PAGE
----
Broadcasting by consent

Fit for growth: investing in a stronger skills base to 2020Jacquie Hughes
February 2015

'Broadcasting by consent' identifies the need for a fresh and clear statement of public service broadcasting for the modern era. It argues that BBC Charter renewal in 2017 should provide to the corporation a clear instruction to transform itself over the next decade towards an operating base that is more closely aligned with a pluralistic, competitive, digitalised broadcast industry.

The paper supports greater contested funding for wider elements of the licence fee over the period of the next Charter. While retained, the licence fee should be reconfigured to embrace consumption of all media regardless of equipment used. Its reach should be extended to apply to every UK household.

The paper also urges a shake up of the corporation’s senior appointments process to ensure greater transparency. The chair of the BBC Trust should continue to be appointed by the relevant secretary of state, but made on the recommendation of the civil service commission through independent and open recruitment. The same arrangement should be put in place for the appointment of all non-executive directors to the BBC Trust Board.

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Access the media release

Read CentreForum's response to the DCMS Select Committee report on the future of the BBC (26 February 2015)

Select media coverage: The Sun, The Times

Bold, liberal tax reforms

Bold, liberal tax reformsAdam Corlett
February 2015

We hear a lot about how government should spend (or not spend) our money, but far less about how that revenue could best be raised. Yet the design of the tax system – which collects over a third of GDP – shapes our economy and society. The UK’s taxes are in need of reform over the next decade and liberals – through our philosophy, policies and political influence – are best placed to deliver them.

This paper examines six of the most important challenges: simplifying income taxes; taxing investment returns intelligently; fixing corporate tax biases; reforming inheritance tax; taxing real estate; and making consumption taxes fair.

The essay is the third in a series of papers addressing contemporary issues in public policy from a liberal perspective. A selection of these papers will be published collectively in a forthcoming special edition publication, 'The Challenges Facing Contemporary Liberalism: 2015-2025'.

The first, by Maajid Nawaz, can be viewed here and the second paper, by Tim Farron, Neil Stockley and Duncan Brack, here.

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Fit for growth

Fit for growth: investing in a stronger skills base to 2020Tom Frostick
February 2015

'Fit for growth: investing in a stronger skills base to 2020' looks at how policymakers can build a skills system that promotes choice and flexibility for individuals and is more responsive to employer demand.

As well as proposing a revamped version of the professional and career development loan to widen access to lifelong learning and training, the report calls for new universities legislation that would better protect the student interest, and an intensive focus across schools and colleges on boosting literacy and numeracy; building pupils' character and entrepreneurial qualities; and raising the standard of teaching and careers guidance.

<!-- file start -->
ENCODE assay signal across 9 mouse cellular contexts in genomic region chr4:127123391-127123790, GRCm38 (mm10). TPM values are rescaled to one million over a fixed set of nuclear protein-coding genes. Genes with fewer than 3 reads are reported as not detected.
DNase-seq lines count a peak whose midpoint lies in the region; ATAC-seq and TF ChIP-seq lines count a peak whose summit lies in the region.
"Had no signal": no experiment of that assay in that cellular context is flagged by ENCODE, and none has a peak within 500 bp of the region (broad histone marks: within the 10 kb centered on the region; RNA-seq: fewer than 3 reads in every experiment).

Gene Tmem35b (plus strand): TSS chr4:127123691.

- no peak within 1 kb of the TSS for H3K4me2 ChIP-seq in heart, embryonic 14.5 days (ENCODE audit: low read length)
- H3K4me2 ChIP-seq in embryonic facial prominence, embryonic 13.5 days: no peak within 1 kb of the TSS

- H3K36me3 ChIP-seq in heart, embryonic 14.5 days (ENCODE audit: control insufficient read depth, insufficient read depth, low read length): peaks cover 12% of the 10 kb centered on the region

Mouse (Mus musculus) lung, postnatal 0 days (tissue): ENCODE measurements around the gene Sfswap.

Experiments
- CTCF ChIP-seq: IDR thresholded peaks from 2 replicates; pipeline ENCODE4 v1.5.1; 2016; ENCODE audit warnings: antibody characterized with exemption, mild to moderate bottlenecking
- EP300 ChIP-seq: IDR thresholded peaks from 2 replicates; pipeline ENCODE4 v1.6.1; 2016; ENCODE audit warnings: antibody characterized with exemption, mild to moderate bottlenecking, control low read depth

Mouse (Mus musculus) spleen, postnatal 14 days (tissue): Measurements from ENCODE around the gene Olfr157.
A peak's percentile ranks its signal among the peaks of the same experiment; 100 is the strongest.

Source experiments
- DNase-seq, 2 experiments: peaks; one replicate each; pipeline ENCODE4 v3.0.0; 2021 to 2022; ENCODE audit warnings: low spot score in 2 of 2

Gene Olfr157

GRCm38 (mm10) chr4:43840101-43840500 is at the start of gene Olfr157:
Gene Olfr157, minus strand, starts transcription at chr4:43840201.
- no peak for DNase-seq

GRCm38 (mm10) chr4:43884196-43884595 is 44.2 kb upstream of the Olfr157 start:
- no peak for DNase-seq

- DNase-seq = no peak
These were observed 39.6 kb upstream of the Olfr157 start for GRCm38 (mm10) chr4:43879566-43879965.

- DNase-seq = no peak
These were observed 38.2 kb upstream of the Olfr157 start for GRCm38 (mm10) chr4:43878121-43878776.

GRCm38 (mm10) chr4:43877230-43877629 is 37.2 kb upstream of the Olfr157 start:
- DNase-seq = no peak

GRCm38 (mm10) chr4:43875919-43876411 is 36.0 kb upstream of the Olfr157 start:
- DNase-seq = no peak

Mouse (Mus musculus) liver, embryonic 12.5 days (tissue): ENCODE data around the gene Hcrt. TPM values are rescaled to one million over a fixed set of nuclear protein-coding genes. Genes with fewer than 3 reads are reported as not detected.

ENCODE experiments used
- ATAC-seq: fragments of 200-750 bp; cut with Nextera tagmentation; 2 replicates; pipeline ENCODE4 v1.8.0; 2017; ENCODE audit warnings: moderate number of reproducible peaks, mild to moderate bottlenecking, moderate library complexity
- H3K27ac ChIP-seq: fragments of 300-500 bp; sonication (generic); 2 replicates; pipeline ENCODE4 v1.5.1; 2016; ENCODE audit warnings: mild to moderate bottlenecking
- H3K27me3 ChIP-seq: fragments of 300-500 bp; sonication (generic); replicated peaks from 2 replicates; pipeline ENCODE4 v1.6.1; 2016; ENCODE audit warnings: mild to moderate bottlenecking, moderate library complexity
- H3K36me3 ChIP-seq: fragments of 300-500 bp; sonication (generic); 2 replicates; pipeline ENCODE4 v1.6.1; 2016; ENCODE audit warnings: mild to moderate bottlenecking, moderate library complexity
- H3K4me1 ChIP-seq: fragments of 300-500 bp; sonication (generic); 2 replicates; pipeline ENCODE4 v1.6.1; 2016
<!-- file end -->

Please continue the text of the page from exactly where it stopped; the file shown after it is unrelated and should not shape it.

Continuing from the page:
Other recommendations include making better use of professional bodies to support workplace training, and a call for greater clarity around the funding and expected outcomes of apprenticeships. The report's authors come from a number of fields and include representatives from academia and business, a professional body and a trade association.

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Select media coverage: TESTimes Higher

Rt Hon Dr Vince Cable MP: "This is a welcome initiative from CentreForum and the Chartered Insurance Institute bringing together some thoughtful ideas on the future direction of skills policy."

Dr Sandy Scott, CEO, Chartered Insurance Institute: "The CII welcomes this report and the light it shines on the building blocks required to boost the UK's skills base, both in the short and longer term."

Retiring Trident

Migration: a liberal challengeToby Fenwick
February 2015

This report recommends that the UK should replace its Trident submarines with an air dropped nuclear deterrent and save up to £13 billion for priority defence equipment spending.

It finds that the Trident programme – which is due to be renewed after the general election in May –  is an “expensive and excessive” solution to the nation’s nuclear deterrence requirements, even by extraordinary standards set during the Cold War.

Since the UK government’s Trident Alternatives Review in July 2013, the US has proceeded with a new air-dropped nuclear weapon for NATO - the ‘B61 Mod 12’ - which CentreForum considers a credible design for UK to copy. This option was not considered by the official review.

The report argues that Britain’s forthcoming F-35 Joint Strike Fighters – a stealth aircraft bought for conventional missions – should be adapted to deliver a minimum nuclear deterrent based upon a stockpile of 100 British built B61-12 nuclear bombs. 

It contains illustrative scenarios to show how this model could be successfully employed against unlikely but potential nuclear threats and ensure that deterrence is achieved.

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Select media coverage: The Herald, The ScotsmanSunday Times

SMEs and Health & Safety

Migration: a liberal challengeTom Papworth
February 2015

This report supported by St John Ambulance finds that a vast majority of small and medium sized enterprises (SMEs) believe health and safety regulations are necessary and easy to comply with.

The findings cast doubt on much repeated claims that SMEs see health and safety regulations as overly burdensome. The research suggests rather that the balance of UK health and safety legislation is broadly right and that the chief concern for policymakers should be making compliance easier and more effective. CentreForum also found: